Published November 02. 2012 4:00AM Updated November 02. 2012 12:16PM
Many candidates who would be politicking spend their time on storm relief instead
You know something strange is happening when you see candidates taking down their signs a week before the election.
As Hurricane Sandy bore down on the East Coast, emergency management officials urged local political campaigns to take down their signs so they did not become wind-blown projectiles during the storm.
Republican candidate Christopher Coutu, who is vying for the 19th state Senate District, has peppered the 10-town district with signs large and small, including about 50 4-foot-by-8-foot billboard signs. He got to most of them.
"We left up two big signs, and they got ravaged," Coutu said. "One on Otrobando Avenue was in 20 different shreds."
Candidates throughout the region have suspended door-to-door campaigning and phone calling and canceled campaign events. Two Second District debates scheduled for this week were canceled.
Candidates instead have spent their time trying to assess the region's damages or simply dealing with the storm's aftermath.
"I didn't do any campaigning Monday," said Daniel Docker, Republican 39th District state House candidate. "I was helping my neighbor clean up."
Cathy Osten, who is running against Coutu, and Paul Formica, who is challenging U.S. Rep. Joe Courtney, D-2nd District, have been busy as the top elected officials in their towns.
Most of Sprague Thursday, where Osten is first selectwoman, was in the dark. The school, fire departments and the 14-unit senior housing complex don't have power. The seniors are "toughing it out," she said.
CL&P is reporting today that less than one percent of Sprague is in the dark.
"We have a problem with a main distribution line," she said. "A 100-foot tree fell on the main line. Of course, it's in Sprague, a 9-mile stretch of wire."
Osten said other than "casual visibility," which apparently included supporters holding signs at some major Norwich intersections Wednesday, she hasn't done any campaigning since the day before the storm. Some of her campaign staff have been working in the district towns clearing trees and helping residents.
Formica, the first selectman in East Lyme, knows what Osten is going through. East Lyme was especially hard hit by Sandy, bringing Lt. Gov. Nancy Wyman and Courtney, Formica's opponent, to town to tour the damage.
"I've got 97 percent of the town of East Lyme without power, so I'm hoping the best I can to energize everybody," Formica said Wednesday. "I have some people whose houses are cut in half by trees or by waves. I don't even have power at the polling places right now. My first job and my first responsibility is to the town of East Lyme right now as the head of the emergency management."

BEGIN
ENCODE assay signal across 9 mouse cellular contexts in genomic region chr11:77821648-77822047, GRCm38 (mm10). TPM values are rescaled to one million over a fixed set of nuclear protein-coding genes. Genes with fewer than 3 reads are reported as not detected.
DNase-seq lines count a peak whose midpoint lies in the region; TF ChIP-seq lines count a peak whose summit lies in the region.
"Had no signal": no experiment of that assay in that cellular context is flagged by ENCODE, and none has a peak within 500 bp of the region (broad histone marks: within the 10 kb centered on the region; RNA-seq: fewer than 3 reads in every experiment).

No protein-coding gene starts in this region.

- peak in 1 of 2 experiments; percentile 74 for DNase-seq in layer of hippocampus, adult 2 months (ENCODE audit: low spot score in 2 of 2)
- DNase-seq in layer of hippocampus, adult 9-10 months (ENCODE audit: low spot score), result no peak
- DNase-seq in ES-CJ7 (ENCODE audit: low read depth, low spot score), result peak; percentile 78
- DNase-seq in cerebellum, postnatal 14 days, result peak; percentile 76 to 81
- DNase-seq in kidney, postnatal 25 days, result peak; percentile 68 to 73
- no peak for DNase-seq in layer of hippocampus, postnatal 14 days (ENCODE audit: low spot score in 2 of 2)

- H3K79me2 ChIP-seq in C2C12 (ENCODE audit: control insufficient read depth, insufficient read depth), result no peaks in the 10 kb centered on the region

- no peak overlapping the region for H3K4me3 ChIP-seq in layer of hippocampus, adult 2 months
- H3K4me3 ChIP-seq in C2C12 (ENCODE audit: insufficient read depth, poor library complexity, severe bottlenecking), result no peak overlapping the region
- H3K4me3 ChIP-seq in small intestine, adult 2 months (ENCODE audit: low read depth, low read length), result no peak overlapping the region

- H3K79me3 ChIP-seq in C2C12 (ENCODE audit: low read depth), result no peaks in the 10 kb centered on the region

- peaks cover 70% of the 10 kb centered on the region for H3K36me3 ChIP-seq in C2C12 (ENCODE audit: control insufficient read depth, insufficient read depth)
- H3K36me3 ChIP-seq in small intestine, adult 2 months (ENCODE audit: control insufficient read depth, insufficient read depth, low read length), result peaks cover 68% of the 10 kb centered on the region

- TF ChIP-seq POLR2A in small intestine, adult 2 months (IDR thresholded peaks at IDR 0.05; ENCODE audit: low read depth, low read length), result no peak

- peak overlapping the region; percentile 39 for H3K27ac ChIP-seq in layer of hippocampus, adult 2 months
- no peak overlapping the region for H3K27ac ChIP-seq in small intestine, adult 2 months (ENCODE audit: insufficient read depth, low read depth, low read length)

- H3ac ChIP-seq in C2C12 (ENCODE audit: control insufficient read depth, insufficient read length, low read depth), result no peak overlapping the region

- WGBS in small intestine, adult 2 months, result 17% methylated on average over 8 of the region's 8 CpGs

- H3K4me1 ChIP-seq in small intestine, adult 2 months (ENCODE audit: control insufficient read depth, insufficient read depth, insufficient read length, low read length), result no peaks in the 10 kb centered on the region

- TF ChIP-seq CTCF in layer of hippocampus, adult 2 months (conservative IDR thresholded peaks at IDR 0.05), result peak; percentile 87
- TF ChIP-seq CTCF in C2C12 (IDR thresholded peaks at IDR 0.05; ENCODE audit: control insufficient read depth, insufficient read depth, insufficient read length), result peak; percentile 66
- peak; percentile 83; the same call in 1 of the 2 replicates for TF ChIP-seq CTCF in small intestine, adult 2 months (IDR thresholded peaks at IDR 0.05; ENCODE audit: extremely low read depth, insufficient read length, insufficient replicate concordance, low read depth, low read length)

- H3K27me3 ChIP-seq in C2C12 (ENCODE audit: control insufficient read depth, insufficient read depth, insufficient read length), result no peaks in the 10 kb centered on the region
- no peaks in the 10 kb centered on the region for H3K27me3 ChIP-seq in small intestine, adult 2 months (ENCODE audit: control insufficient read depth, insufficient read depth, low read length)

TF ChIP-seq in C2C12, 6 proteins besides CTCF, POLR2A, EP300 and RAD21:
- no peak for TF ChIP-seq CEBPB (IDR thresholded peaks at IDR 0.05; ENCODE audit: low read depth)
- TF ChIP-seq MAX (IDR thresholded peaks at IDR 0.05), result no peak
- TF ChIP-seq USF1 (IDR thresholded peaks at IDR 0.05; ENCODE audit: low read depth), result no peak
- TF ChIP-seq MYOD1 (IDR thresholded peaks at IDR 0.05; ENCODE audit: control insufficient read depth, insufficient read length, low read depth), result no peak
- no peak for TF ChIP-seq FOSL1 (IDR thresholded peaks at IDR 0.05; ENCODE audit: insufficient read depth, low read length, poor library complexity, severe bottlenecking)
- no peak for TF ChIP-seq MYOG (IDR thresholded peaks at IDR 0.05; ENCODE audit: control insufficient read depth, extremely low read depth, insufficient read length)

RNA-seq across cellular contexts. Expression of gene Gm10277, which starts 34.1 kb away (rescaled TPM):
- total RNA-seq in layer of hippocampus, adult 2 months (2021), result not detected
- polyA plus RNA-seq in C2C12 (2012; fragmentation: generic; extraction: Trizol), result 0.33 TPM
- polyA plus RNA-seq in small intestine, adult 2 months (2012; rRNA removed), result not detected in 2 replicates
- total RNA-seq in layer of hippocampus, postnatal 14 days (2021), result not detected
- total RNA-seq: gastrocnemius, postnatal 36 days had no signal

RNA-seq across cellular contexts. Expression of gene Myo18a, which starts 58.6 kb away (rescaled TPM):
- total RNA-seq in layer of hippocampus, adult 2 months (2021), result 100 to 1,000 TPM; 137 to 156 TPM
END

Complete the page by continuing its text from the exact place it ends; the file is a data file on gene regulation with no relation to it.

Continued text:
Courtney and Formica had scheduled debates on Monday and Thursday, but both were canceled. With so little time before the election, they won't be rescheduled.
Courtney said he was canceling events "all over the place." His campaign headquarters in Colchester is closed.
He and several incumbent state legislators are meeting plenty of people in their districts this week, but no one is talking politics. Courtney stood with Gov. Dannel P. Malloy in Stonington Wednesday peering into a gaping crevice. He toured East Lyme with Formica on Tuesday.
"I think everybody is sort of in a holding pattern here as progress is being made to see how people are faring," Courtney campaign spokesman Josh Zembik said. "Our focus is really on the official side, in terms of connecting people to resources. That's exclusively where the focus has been."
State Sen. Andrea Stillman, D-Waterford, a candidate for re-election in the 20th District against Republican Mike Doyle, also toured her district with Malloy Wednesday.
"There are people I've met over the last couple of days who truly are devastated by what has happened to their lives," Stillman said. "For me to be a part of that certainly puts it all in perspective. And certainly it makes me want to work harder to ensure they get the care they need medically and are treated properly and can get their lives back together."
Stillman added: "I'm still waiting for electricity myself. Those who haven't been affected dramatically, they're just waiting for their power to come back."
Doyle said he didn't take down his large campaign signs and was pleased to see that all but two of them made it through the storm OK.
He said he doesn't mind that Stillman has accompanied Malloy and Wyman on their official tours in her capacity as the 20th District incumbent. He was grateful that leaders in the district's towns have kept him informed of storm-recovery efforts.
Doyle said he went to see the damage on Pequot Avenue in New London and ended up directing traffic.
"This is not the time for politics," he said. "It's a time for healing and helping people in need. If the governor wants to come down, it will bring the state's attention to this region."
Incumbent 39th District state Rep. Ernest Hewett, D-New London, also toured Pequot Avenue Wednesday with Malloy. Hewett said he collected his large campaign signs prior to the storm so they wouldn't cause any damage. He suspended campaign literature distribution and instead of campaigning at local coffee shops, has been listening to people's storm stories.
"I just met a lady at the doughnut shop, and she said she got some ice from the doughnut shop to keep her insulin cold until she gets her power back," Hewett said. "Let's worry about the lives that have been disrupted."